LILY HAIL: Recently, this tweet [above] of yours has attracted criticism from the LPUK and Labour, who say that your opposition to the policy because the 'largest party in the Senedd' does not support it is undemocratic. How do you respond to those attacks?
RHYSDALLEN: Firstly, the Senedd has been forced to vote upon, and support, a piece of legislation which has not even received the stamp of Royal Assent yet in its final form. The Coalition of Chaos has acted before it knows all the facts and has not even read the final draft of the bill.
The bill in question, the Wales Justice and Policing Bill, has not yet been passed by Parliament in Westminster, who must pass legislation to devolve more areas to the Welsh Parliament. The bill was introduced by Shadow Chancellor jgm0228, who has the support of his Labour Party, the Libertarian Party UK, the People's Movement, and Plaid Cymru's parent party the Democratic Reformist Front. While the bill looks set to pass the House of Commons, it must navigate the House of Lords and the resultant Parliamentary ping-pong, which means that the bill can be amended. Mr Dallen takes issue with the fact that the Senedd has granted its assent to a bill that can still be amended.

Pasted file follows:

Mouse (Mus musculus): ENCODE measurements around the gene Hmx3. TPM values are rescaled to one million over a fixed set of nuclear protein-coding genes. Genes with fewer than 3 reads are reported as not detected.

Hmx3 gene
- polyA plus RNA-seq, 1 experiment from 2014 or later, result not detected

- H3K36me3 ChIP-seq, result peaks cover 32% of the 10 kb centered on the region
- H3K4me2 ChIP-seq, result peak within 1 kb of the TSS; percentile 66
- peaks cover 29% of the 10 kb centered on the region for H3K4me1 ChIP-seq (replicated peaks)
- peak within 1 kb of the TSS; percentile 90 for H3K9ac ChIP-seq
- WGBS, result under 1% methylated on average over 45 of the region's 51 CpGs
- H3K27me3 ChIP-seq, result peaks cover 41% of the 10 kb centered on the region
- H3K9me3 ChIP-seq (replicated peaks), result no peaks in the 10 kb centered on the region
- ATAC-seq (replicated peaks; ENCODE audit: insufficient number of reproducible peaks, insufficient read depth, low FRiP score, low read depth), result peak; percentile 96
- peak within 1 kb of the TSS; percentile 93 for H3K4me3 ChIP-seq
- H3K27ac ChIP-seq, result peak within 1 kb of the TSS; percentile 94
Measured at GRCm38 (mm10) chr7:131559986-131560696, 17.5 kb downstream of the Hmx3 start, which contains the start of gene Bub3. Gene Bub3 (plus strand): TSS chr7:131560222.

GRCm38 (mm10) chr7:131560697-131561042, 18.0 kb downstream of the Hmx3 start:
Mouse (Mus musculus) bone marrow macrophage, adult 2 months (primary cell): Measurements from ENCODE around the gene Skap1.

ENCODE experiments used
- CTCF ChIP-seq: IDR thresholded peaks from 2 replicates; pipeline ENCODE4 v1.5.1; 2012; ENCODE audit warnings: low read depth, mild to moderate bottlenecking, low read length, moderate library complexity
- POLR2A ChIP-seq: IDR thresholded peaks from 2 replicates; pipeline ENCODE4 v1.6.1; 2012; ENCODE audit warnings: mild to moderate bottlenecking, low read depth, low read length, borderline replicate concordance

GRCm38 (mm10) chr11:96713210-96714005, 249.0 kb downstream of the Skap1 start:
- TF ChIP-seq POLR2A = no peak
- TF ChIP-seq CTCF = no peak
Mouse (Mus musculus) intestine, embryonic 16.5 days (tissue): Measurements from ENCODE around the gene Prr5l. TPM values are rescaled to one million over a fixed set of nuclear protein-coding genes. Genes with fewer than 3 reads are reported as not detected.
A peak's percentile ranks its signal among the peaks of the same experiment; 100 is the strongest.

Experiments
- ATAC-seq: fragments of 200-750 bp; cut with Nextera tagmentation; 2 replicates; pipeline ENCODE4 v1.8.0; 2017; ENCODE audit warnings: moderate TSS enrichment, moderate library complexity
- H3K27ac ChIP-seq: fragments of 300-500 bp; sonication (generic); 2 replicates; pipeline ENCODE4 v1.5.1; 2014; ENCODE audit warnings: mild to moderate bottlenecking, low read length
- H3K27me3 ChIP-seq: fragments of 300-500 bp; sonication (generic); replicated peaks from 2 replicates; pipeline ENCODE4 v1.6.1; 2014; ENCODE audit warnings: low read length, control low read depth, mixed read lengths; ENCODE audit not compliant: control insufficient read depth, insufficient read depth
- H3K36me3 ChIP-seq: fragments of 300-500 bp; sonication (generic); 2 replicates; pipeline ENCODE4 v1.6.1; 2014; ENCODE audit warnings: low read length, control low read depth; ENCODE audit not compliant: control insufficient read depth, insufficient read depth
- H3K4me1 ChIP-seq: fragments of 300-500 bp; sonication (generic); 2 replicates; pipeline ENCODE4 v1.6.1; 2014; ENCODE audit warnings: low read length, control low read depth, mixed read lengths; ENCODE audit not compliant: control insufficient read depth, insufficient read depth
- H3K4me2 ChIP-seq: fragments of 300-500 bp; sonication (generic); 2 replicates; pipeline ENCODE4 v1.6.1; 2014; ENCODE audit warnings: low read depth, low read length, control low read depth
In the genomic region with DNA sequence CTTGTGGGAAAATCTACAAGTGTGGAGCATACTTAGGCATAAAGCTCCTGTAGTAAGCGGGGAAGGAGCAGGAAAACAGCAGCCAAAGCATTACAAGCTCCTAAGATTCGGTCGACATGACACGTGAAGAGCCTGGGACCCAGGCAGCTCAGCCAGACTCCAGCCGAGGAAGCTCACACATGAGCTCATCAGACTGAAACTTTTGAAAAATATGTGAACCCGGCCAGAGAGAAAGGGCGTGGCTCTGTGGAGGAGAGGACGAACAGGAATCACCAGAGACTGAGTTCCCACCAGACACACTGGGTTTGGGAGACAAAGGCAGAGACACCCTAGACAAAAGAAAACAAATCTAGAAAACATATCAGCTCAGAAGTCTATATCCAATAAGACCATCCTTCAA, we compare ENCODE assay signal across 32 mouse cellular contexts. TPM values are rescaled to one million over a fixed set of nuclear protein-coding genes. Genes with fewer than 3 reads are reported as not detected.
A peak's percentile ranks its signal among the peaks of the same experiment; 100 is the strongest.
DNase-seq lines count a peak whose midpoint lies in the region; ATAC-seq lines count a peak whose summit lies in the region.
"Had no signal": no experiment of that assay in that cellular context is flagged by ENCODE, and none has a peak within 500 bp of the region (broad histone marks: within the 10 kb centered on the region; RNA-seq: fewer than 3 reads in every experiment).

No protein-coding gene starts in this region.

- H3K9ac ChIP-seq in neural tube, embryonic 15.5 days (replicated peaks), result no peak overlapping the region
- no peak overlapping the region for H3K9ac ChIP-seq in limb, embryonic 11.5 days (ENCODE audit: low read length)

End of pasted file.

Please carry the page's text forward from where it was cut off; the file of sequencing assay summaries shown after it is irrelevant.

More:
RHYSDALLEN: The Coalition of Chaos has acted before it knows all the facts and has not even read the final draft of the bill. This in itself is foolish and is an action which clearly shows that they will latch onto devolution at all costs - something which their own PfG admits too when it says " Should the referendum fail, we will seek a smaller alternative" which is an open admission to not caring about democracy. Thus I find it somewhat amusing when the question my loyalty to democracy.